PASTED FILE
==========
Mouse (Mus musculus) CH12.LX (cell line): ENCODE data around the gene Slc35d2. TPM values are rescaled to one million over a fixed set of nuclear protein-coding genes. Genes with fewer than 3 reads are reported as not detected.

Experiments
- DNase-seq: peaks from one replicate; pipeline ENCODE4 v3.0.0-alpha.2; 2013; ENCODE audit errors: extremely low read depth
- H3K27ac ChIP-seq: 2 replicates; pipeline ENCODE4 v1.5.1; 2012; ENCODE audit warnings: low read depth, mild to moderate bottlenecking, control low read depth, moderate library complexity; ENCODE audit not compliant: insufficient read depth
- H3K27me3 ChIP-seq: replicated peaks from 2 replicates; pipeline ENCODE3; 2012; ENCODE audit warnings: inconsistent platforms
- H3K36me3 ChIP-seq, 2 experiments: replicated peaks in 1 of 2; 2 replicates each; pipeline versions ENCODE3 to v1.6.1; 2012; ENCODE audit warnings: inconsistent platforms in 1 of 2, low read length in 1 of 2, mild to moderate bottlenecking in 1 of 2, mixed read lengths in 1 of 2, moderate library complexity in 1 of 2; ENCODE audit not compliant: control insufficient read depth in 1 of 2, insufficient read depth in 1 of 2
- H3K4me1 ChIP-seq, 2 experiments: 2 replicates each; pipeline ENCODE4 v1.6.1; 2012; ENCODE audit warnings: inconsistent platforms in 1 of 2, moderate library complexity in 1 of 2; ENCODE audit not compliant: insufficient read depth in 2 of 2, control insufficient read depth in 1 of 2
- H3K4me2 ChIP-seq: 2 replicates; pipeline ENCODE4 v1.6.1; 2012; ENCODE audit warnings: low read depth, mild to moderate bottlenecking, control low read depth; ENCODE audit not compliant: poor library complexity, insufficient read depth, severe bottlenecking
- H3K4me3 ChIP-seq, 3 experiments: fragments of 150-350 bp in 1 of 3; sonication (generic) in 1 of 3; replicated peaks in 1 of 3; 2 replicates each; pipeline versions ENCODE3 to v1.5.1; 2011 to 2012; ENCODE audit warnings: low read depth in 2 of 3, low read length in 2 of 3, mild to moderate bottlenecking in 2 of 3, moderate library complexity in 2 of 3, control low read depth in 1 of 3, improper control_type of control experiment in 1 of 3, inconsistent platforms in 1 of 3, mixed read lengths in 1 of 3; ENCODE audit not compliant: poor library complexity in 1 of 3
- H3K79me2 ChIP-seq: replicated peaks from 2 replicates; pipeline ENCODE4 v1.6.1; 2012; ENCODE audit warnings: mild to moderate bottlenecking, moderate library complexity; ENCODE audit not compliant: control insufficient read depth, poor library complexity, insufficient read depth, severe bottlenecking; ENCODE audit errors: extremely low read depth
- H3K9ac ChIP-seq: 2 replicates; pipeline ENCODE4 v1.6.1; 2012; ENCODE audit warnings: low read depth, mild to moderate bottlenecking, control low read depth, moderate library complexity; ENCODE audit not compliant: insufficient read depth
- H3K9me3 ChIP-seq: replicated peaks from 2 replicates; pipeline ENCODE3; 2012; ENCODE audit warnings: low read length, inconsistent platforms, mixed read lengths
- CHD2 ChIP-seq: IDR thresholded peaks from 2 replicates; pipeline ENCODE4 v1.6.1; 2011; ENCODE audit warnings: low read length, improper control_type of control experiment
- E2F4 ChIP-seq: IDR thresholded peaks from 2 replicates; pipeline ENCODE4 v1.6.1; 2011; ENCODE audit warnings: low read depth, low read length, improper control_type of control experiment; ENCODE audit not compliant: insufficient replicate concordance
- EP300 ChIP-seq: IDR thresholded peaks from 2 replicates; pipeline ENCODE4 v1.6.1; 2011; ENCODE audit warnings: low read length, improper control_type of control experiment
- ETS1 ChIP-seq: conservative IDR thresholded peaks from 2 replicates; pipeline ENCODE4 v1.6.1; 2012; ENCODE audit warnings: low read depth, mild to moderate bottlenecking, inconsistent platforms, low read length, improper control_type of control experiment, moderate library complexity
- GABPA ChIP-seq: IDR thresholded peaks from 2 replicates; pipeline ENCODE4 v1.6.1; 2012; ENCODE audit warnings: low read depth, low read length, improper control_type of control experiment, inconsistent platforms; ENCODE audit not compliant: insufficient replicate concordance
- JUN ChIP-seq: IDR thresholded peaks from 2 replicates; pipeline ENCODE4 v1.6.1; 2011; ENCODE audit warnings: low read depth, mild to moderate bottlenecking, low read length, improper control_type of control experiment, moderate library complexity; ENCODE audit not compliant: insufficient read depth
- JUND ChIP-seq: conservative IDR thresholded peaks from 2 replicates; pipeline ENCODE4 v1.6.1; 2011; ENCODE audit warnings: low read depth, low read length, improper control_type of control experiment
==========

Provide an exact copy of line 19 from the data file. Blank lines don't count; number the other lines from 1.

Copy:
- JUND ChIP-seq: conservative IDR thresholded peaks from 2 replicates; pipeline ENCODE4 v1.6.1; 2011; ENCODE audit warnings: low read depth, low read length, improper control_type of control experiment